“Patients are being enrolled already, and they’re being enrolled in 13 countries,” said Angus. “The way the statistical engine of this trial works is that it then takes the data from the entire world, and then updates the probabilities of assignment. So, when a patient turns up at Passavant, and is being randomized, the recipe they’re assigned is based on information that we’ve been receiving from patients that have been enrolled in London, in Amsterdam, and in Sydney.”
It has gotten the attention of health systems all over the world.
“Just to give you a flavor of how this trial is being perceived, the chief medical officer of the British National Health Service last week sent a letter encouraging every hospital in Britain to participate in this trial,” says Angus.
If one treatment shows promise, patients are enrolled automatically into that treatment option.
“UPMC-REMAP-COVID then learns on the fly using a built-in artificial intelligence engine, such that within this combination of therapies, those treatments that are doing the best–even while the trial is still running–the trial then changes the odds towards getting those treatments more frequently,” said Angus.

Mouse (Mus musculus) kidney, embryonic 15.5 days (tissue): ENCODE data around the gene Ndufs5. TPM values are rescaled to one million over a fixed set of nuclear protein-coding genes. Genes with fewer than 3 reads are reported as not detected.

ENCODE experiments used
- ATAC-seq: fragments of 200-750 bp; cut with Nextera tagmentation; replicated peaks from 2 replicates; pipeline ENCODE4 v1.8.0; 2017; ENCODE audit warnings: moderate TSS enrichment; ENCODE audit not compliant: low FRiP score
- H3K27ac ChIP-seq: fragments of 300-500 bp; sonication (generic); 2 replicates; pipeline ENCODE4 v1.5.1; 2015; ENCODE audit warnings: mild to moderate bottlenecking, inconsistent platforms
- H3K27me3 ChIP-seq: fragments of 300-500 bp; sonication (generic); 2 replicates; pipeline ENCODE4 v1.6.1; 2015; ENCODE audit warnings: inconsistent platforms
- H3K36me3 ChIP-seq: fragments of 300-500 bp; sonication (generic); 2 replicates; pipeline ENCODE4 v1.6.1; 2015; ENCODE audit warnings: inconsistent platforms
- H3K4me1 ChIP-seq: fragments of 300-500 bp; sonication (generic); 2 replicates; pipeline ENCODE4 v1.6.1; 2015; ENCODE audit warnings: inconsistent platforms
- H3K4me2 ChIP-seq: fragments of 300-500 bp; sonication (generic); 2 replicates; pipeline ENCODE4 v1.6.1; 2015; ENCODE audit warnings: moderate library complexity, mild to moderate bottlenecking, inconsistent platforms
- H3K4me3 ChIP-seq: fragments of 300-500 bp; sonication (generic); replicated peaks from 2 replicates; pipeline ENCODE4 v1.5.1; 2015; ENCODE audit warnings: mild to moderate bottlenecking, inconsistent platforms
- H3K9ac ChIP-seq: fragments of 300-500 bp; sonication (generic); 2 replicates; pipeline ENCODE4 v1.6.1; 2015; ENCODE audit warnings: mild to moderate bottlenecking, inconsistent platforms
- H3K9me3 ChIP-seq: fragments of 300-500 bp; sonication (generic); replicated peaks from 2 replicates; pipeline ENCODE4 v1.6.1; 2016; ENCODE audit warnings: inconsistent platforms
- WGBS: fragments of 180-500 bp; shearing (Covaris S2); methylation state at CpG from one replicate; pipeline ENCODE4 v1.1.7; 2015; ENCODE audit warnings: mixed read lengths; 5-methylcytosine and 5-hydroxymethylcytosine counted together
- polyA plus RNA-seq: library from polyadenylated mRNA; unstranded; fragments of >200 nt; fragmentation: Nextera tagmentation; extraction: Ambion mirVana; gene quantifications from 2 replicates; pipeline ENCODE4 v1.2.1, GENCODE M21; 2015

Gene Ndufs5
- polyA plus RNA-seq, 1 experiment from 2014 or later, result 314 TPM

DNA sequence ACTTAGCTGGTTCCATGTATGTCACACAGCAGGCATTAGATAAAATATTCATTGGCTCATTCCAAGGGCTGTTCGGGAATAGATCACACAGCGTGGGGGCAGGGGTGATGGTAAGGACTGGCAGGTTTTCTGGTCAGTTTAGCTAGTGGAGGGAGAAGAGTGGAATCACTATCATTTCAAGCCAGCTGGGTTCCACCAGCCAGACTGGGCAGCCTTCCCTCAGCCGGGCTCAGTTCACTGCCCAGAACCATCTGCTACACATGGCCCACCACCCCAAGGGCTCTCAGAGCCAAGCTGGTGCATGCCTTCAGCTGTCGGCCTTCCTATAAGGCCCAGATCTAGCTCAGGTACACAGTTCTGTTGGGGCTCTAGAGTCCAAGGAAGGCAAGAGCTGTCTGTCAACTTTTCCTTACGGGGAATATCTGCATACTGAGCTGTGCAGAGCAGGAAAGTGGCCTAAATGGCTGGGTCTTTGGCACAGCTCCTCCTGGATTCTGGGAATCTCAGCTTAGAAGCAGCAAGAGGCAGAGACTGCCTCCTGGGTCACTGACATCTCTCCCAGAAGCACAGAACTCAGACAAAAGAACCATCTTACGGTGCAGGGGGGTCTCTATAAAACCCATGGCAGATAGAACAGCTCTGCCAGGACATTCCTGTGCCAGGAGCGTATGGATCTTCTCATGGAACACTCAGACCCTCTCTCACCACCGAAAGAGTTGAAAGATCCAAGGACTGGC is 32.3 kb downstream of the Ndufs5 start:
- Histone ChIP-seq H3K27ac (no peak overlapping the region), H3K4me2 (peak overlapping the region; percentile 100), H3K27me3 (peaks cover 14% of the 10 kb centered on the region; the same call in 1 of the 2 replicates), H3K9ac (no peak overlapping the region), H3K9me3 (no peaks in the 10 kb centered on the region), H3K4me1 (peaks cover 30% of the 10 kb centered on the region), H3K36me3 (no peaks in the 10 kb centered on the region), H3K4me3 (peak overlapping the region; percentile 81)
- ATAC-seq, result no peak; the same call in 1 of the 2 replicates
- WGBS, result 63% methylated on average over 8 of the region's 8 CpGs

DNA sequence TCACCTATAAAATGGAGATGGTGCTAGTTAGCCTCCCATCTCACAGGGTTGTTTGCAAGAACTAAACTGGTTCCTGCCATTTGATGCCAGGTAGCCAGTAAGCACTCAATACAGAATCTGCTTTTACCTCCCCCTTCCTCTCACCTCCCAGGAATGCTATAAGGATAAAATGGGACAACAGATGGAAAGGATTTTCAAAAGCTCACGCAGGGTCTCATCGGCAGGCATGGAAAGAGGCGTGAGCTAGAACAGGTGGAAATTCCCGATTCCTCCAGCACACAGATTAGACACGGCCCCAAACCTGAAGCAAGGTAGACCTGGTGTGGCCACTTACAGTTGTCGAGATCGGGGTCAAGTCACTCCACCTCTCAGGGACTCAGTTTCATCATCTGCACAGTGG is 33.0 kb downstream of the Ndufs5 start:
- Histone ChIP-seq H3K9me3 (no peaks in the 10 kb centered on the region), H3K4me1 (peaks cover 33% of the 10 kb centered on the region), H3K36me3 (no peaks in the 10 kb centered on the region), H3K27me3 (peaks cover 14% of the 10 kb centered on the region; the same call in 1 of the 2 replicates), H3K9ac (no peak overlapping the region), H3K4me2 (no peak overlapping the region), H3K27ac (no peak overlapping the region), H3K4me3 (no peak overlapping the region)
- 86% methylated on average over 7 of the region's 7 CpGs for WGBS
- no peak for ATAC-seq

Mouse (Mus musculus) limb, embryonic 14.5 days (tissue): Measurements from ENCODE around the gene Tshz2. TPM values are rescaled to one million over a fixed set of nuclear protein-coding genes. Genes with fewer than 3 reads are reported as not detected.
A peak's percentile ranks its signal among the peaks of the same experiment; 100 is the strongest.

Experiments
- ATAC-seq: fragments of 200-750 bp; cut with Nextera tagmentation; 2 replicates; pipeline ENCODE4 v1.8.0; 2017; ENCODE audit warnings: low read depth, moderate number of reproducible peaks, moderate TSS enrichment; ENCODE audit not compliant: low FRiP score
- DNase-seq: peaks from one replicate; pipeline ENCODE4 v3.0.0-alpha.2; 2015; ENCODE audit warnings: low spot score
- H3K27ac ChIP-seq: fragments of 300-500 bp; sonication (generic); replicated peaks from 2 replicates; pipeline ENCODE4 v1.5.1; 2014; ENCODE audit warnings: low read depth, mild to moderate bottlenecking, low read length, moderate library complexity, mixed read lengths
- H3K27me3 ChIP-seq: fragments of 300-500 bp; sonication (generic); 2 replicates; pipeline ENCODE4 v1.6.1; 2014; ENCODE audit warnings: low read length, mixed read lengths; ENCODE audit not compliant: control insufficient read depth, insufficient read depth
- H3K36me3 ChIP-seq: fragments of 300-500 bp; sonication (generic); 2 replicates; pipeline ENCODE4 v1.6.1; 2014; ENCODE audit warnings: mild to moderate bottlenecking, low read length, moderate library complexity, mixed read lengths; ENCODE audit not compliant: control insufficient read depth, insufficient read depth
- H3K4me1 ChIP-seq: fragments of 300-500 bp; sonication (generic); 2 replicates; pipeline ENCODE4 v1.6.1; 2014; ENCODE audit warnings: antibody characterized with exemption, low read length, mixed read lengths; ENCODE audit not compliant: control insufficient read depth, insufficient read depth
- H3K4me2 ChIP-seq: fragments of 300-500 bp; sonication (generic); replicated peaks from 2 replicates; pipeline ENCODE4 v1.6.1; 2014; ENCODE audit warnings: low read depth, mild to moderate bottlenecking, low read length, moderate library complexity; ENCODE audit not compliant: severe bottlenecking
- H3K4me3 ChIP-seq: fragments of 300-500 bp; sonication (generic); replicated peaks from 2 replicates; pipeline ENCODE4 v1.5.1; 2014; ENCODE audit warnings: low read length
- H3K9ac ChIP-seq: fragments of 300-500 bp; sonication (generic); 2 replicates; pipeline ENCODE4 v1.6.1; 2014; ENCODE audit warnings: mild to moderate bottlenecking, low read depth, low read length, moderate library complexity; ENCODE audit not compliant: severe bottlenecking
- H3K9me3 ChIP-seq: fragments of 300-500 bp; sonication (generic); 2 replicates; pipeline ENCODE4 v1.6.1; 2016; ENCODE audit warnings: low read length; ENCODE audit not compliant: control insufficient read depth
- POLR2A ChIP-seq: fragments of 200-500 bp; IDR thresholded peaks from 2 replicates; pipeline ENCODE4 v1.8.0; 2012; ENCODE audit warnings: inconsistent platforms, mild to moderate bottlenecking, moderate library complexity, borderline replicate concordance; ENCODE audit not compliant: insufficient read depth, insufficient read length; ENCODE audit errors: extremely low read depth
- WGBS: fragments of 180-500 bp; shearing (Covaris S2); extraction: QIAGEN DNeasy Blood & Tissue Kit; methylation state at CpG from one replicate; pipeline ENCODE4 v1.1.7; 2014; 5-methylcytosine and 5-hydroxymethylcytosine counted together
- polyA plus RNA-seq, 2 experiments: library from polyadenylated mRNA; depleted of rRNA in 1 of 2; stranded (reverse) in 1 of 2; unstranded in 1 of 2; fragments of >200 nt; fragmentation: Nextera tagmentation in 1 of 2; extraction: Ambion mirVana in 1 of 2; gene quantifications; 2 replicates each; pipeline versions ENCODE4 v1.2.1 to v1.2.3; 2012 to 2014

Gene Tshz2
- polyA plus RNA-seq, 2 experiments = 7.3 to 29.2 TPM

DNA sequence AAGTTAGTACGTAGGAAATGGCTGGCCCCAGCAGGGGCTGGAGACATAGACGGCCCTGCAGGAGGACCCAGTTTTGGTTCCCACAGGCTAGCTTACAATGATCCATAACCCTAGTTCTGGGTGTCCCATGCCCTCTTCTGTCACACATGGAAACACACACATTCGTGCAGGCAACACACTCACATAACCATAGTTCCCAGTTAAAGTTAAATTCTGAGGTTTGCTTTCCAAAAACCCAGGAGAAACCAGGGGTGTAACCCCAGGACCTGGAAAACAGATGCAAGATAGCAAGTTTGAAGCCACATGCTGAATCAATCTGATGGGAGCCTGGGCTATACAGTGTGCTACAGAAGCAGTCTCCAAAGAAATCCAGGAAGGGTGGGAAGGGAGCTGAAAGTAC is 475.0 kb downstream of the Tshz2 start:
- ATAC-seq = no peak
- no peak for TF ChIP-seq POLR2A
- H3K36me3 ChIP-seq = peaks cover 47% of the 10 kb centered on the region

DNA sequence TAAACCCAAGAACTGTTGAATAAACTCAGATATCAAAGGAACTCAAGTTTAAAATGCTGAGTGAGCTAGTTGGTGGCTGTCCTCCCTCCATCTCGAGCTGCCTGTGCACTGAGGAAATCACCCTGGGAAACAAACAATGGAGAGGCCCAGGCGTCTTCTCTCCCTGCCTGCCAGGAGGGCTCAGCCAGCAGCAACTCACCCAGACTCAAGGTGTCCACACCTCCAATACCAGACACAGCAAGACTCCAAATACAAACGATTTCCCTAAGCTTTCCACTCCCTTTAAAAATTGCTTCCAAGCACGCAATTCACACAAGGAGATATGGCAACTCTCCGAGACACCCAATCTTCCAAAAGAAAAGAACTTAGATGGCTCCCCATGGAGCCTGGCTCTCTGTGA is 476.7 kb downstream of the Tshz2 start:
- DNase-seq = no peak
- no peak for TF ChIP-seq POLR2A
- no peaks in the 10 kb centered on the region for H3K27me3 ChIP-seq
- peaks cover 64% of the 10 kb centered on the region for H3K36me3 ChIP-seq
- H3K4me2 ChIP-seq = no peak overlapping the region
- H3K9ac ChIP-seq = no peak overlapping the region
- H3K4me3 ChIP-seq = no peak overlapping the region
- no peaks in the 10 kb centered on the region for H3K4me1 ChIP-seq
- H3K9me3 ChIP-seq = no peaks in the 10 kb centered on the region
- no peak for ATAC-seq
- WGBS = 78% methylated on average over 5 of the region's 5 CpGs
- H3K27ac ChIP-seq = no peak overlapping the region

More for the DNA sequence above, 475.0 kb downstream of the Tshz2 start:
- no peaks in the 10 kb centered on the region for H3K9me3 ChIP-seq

“So the poor performing therapies are discarded quickly, and, essentially, our physicians are always betting on the winning horse. With this approach the trial ends faster, fewer patients are are exposed, and we have a finding that is statistically significant and the best treatments are given to the most patients.”
A very credible University of Washington model predicts that the number of COVID-19 cases and ICU beds needed in Pennsylvania will peak this weekend, notes Donald Yealy, chair of the Department of Emergency Medicine at UPMC and the University of Pittsburgh.
“Today’s April 9, and we have not seen yet that dramatic overwhelming surge of COVID-19 patients that we prepared for, and that we feared,” said Yealy. “We are seeing evidence that the pandemic is growing. But we see the possibility for a manageable future with no very high surge here in western Pennsylvania.
“I’m pleased to report that based on all of the activities–the social distancing and your participation–and other public health measures, it looks like we ‘flattened the curve.'”
A rise in cases is likely on the way, however.
“Our hospitals have plenty of beds and plenty of capacity, should we need to take care of more patients, including COVID-19-infected patients,” said Yealy. “We have an ample supply of masks, gloves, gowns and respirators to do this safely. We’ve launched innovative efforts to conserve all of our equipment so that we can maintain the supply into the future.”
“These efforts include sterilization processes to make sure that we can safely continue to use the N95 masks–that you’ve heard about–to help protect our employees. We also have partnerships with local universities to use 3-D printing to make thousands of nasal swabs…”
Last week, Pitt and UPMC announced that they had developed a contender in the race for a potential coronavirus vaccine — a dissolvable microneedle array that is applied to the skin like a Band-aid.